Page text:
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Celebrating African-American History: Past Present and Future PDF Print E-mail
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dr. hughes“Celebrating Black History: Past, Present and Future,” is intended to make you think. It should make you think, first of all, about how one goes about celebrating the past. After all, it is gone. It has already happened. So, what is there to celebrate?  

What about the future? Do we know what it holds? Does it require a crystal ball? How do we celebrate that which we know nothing about? First, we must accept that we create the future.

We begin by celebrating the past because it is so true that we stand on a firm foundation, a foundation prepared for us by our ancestors, by our parents, and by many trailblazers who cleared paths for us.  We must honor those who came before us because it was they who strengthened our resolve to produce this magnificent structure.

We must celebrate the ancestors for making all of the opportunities that we take for granted possible. Honoring them, by building on their accomplishments and standing on their strong shoulders is one way that we ensure that our past continues to impact, improve, and secure our present, and give rise to our future opportunities.

Our ancestors’ accomplishments are cause for celebration, because without them, where would we be? Many of you have said of the enslaved ancestors, “I would have rebelled!” “I could not have been a slave!” “I would have run away!” Well, I say to you, for all your talk and bravado, I am pretty certain that many of you would have done exactly what our ancestors did; and that is, whatever was necessary for your survival and your family’s survival. And so, we celebrate the ancestors for their tenacity, strength, courage, and the determination to persevere under the most extreme sub-human conditions.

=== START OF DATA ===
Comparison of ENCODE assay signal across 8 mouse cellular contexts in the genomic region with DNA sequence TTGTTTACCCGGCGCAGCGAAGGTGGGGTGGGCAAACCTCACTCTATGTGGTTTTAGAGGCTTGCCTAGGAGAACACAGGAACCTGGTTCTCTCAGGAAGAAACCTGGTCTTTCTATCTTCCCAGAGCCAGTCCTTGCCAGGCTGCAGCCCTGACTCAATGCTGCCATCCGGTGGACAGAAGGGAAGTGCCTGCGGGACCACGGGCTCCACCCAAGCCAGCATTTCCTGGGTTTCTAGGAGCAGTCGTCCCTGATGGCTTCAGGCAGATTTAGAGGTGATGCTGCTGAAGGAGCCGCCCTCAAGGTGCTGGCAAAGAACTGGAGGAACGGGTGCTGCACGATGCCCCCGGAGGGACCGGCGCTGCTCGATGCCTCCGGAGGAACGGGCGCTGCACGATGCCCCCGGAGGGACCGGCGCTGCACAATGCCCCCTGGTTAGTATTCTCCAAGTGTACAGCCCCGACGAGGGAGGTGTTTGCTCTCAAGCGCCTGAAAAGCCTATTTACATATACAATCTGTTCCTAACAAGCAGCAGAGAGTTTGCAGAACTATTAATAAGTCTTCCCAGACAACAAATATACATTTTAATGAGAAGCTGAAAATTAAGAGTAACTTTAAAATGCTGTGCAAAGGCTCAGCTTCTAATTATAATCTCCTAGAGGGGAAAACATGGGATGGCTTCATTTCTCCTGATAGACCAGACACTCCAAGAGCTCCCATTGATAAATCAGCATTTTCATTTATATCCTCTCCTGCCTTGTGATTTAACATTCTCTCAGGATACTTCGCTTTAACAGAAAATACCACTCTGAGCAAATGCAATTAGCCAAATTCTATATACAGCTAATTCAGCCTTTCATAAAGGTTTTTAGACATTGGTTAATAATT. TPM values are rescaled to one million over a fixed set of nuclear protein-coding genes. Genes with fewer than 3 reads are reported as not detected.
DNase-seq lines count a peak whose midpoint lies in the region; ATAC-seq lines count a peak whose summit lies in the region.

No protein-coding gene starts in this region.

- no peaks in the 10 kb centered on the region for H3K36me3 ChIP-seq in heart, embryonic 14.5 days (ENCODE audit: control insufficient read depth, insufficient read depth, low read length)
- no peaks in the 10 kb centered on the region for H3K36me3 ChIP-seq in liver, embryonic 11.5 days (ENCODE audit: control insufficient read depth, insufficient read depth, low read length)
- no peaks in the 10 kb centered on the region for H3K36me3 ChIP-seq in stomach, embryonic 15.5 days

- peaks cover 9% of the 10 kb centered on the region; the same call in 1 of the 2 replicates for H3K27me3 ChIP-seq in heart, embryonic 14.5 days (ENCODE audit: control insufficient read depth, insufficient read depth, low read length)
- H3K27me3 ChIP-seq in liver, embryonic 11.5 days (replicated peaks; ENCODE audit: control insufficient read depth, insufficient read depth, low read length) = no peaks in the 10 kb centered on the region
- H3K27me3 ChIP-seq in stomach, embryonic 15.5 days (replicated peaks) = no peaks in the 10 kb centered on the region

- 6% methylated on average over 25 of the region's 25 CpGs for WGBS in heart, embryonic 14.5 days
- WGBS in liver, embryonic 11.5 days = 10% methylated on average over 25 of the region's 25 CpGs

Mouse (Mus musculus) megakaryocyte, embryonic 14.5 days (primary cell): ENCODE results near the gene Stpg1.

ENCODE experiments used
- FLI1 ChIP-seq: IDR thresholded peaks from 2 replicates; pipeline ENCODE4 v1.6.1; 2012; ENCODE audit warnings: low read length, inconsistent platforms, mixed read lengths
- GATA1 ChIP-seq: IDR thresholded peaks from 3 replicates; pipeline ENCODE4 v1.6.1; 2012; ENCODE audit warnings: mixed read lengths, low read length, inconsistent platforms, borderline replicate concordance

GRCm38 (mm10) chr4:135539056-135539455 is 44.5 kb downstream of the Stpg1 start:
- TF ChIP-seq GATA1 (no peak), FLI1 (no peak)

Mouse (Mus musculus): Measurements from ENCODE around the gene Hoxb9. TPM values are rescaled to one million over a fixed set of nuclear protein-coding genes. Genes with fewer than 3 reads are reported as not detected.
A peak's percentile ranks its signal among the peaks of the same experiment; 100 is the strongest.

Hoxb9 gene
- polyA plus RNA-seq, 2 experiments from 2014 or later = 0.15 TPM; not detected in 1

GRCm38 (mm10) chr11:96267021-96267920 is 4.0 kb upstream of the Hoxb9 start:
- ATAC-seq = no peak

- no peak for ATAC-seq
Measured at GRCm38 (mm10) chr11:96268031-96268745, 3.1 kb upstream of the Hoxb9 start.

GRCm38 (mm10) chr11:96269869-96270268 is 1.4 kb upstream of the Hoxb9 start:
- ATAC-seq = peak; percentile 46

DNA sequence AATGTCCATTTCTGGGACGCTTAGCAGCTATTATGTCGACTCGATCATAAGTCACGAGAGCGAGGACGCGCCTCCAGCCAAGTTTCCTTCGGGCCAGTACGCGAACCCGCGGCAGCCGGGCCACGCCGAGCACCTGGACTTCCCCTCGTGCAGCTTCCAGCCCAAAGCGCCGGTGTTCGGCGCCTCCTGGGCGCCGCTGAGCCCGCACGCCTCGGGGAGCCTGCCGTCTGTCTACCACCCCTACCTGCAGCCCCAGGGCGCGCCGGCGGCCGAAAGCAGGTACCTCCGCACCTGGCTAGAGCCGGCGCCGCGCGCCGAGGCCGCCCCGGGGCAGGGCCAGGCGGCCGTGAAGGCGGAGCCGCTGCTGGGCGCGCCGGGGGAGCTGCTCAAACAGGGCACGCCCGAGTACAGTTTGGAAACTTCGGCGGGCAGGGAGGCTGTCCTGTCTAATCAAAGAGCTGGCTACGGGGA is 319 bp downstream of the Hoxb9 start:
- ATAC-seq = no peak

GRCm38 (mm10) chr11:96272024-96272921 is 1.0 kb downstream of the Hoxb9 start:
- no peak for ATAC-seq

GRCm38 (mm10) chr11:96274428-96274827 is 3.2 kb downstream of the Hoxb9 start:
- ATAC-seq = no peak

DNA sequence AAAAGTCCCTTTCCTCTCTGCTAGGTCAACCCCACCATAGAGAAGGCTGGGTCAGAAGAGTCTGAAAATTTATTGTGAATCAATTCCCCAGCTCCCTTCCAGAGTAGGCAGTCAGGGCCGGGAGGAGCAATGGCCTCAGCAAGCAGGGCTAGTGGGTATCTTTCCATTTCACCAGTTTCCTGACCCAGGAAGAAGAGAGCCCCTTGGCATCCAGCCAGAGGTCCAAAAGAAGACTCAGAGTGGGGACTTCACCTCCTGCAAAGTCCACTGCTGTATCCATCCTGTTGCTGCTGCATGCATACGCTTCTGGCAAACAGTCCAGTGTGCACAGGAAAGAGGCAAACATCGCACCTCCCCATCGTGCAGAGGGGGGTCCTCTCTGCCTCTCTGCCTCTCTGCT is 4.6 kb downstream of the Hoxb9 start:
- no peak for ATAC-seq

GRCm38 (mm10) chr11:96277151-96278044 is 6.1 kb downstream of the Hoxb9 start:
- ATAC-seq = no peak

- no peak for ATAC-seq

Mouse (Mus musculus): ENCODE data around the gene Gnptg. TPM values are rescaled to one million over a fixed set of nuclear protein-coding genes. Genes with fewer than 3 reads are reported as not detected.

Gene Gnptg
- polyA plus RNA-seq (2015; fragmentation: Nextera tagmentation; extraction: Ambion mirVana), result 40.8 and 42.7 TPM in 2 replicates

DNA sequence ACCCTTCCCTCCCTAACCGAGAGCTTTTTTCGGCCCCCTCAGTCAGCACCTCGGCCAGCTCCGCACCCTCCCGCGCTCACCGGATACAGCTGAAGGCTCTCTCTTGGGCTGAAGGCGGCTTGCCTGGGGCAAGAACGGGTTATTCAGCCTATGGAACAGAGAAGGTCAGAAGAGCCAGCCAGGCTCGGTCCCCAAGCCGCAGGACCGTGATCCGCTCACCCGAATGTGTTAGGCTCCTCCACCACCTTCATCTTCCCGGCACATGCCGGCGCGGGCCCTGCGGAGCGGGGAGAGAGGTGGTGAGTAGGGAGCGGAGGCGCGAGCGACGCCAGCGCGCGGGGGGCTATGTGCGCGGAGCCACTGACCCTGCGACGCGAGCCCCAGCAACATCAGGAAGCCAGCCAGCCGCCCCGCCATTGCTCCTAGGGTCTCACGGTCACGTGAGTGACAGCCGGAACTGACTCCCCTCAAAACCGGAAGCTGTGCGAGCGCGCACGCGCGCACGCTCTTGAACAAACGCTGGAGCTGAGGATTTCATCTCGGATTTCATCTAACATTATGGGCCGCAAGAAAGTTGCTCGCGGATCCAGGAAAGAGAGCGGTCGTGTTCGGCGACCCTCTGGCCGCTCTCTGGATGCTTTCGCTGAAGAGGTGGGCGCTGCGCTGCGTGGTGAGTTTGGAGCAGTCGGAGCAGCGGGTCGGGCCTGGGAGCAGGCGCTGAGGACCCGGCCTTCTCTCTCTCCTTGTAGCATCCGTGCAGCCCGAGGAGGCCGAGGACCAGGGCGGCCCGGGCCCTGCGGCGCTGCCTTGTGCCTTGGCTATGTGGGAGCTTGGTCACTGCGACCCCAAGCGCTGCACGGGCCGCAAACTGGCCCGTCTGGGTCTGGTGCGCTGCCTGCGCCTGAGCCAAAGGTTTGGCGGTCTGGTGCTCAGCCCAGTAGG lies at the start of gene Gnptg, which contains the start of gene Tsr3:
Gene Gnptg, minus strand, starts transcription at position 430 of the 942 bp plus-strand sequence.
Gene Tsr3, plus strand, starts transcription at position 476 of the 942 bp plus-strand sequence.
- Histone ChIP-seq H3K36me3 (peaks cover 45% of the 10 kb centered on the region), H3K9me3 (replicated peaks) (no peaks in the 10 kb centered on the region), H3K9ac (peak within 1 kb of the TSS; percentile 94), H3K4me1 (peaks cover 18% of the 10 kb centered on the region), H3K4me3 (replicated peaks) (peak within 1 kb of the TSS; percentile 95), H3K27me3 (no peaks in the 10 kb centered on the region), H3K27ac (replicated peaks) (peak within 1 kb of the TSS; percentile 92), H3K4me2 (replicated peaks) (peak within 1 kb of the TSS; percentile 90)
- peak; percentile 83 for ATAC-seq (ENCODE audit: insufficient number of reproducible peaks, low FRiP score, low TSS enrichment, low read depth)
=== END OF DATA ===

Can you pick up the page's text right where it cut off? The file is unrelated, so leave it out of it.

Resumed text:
We celebrate the present to acknowledge how far we’ve come. We honor and pay homage to leaders who, within our lifetimes and those of our parents, continued the struggles and endured beatings, lynchings, and attacks by vicious dogs – all for attempting to exercise their rights to vote,  and receive the same level of education, work, and pay as their white counterparts.

We celebrate your parents and grandparents, who not quite 50 years ago, marched alongside Dr. King during the civil rights movement.

We celebrate your parents and grandparents, who were forced to stand and eat at the back doors of restaurants, and sit at the backs of busses and churches.

We celebrate your parents and grandparents, who endured the humiliation of being refused the right to try on clothes in department stores prior to purchasing them.

We celebrate their tenacity and courage to continue the struggle, which ensured that you would not be denied the opportunity to achieve the highest level of education, at the school of your choice.

We celebrate the future for the promise it holds. And that, colleagues, is where you come in. We have talked about your ancestors’, grandparents’ and parents’ struggles. Now, it is incumbent upon you to bring us to the next level. The struggles of those who came before you are not over. Not by a long shot. In many places, our people are just beginning to reap the benefits of those decades of struggling. There are quiet little communities throughout the nation where our people, TODAY, live in a segregated environment, and are denied the rights we fought so diligently for.

As we enter the second month of the New Year, let us all be mindful of its significance in African-American history. Although this month, which began as Negro History Week, was set aside for us to remember our past, we must not stop here. We cannot build a future by acknowledging it one month out of the year.

We must, on a daily basis, reinforce the foundation on which we continue to secure our legacy for future generations. Our fight must not end on February 28th. It must continue 365 days of the year, as we honor them, praise them, and REMEMBER them.

I challenge you, TODAY, to pick up the torch and light the path that was illuminated so long ago with the blood, sweat and tears of your ancestors and mine. 


Marvalene Hughes, Ph.D.


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